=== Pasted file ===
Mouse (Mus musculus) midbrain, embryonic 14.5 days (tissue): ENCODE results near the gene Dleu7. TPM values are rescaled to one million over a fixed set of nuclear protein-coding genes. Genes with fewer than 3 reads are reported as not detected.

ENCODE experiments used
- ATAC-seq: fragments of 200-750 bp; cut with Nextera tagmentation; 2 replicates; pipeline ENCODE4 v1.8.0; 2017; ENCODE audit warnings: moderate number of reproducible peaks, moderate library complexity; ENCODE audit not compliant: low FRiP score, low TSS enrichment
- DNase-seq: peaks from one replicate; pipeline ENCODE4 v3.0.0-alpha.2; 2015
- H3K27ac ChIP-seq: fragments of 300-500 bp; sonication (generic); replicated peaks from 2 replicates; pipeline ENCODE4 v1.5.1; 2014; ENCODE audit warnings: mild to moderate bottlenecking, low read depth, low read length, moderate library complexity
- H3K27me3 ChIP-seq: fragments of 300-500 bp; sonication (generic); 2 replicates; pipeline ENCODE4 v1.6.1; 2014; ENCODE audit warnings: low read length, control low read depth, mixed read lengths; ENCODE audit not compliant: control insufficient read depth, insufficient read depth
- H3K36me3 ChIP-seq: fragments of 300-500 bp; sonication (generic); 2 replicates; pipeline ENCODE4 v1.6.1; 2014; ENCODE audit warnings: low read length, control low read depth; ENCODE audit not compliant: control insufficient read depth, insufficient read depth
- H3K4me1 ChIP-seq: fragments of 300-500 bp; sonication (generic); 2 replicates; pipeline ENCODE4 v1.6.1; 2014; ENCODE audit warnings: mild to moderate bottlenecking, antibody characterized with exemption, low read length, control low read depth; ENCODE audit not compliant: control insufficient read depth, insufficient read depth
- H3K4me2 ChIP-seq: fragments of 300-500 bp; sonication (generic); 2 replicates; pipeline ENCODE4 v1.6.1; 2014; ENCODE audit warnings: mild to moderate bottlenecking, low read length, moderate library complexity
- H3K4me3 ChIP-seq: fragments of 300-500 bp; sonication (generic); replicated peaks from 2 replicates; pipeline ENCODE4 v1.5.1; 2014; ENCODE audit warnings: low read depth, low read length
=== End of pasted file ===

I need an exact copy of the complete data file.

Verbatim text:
Mouse (Mus musculus) midbrain, embryonic 14.5 days (tissue): ENCODE results near the gene Dleu7. TPM values are rescaled to one million over a fixed set of nuclear protein-coding genes. Genes with fewer than 3 reads are reported as not detected.

ENCODE experiments used
- ATAC-seq: fragments of 200-750 bp; cut with Nextera tagmentation; 2 replicates; pipeline ENCODE4 v1.8.0; 2017; ENCODE audit warnings: moderate number of reproducible peaks, moderate library complexity; ENCODE audit not compliant: low FRiP score, low TSS enrichment
- DNase-seq: peaks from one replicate; pipeline ENCODE4 v3.0.0-alpha.2; 2015
- H3K27ac ChIP-seq: fragments of 300-500 bp; sonication (generic); replicated peaks from 2 replicates; pipeline ENCODE4 v1.5.1; 2014; ENCODE audit warnings: mild to moderate bottlenecking, low read depth, low read length, moderate library complexity
- H3K27me3 ChIP-seq: fragments of 300-500 bp; sonication (generic); 2 replicates; pipeline ENCODE4 v1.6.1; 2014; ENCODE audit warnings: low read length, control low read depth, mixed read lengths; ENCODE audit not compliant: control insufficient read depth, insufficient read depth
- H3K36me3 ChIP-seq: fragments of 300-500 bp; sonication (generic); 2 replicates; pipeline ENCODE4 v1.6.1; 2014; ENCODE audit warnings: low read length, control low read depth; ENCODE audit not compliant: control insufficient read depth, insufficient read depth
- H3K4me1 ChIP-seq: fragments of 300-500 bp; sonication (generic); 2 replicates; pipeline ENCODE4 v1.6.1; 2014; ENCODE audit warnings: mild to moderate bottlenecking, antibody characterized with exemption, low read length, control low read depth; ENCODE audit not compliant: control insufficient read depth, insufficient read depth
- H3K4me2 ChIP-seq: fragments of 300-500 bp; sonication (generic); 2 replicates; pipeline ENCODE4 v1.6.1; 2014; ENCODE audit warnings: mild to moderate bottlenecking, low read length, moderate library complexity
- H3K4me3 ChIP-seq: fragments of 300-500 bp; sonication (generic); replicated peaks from 2 replicates; pipeline ENCODE4 v1.5.1; 2014; ENCODE audit warnings: low read depth, low read length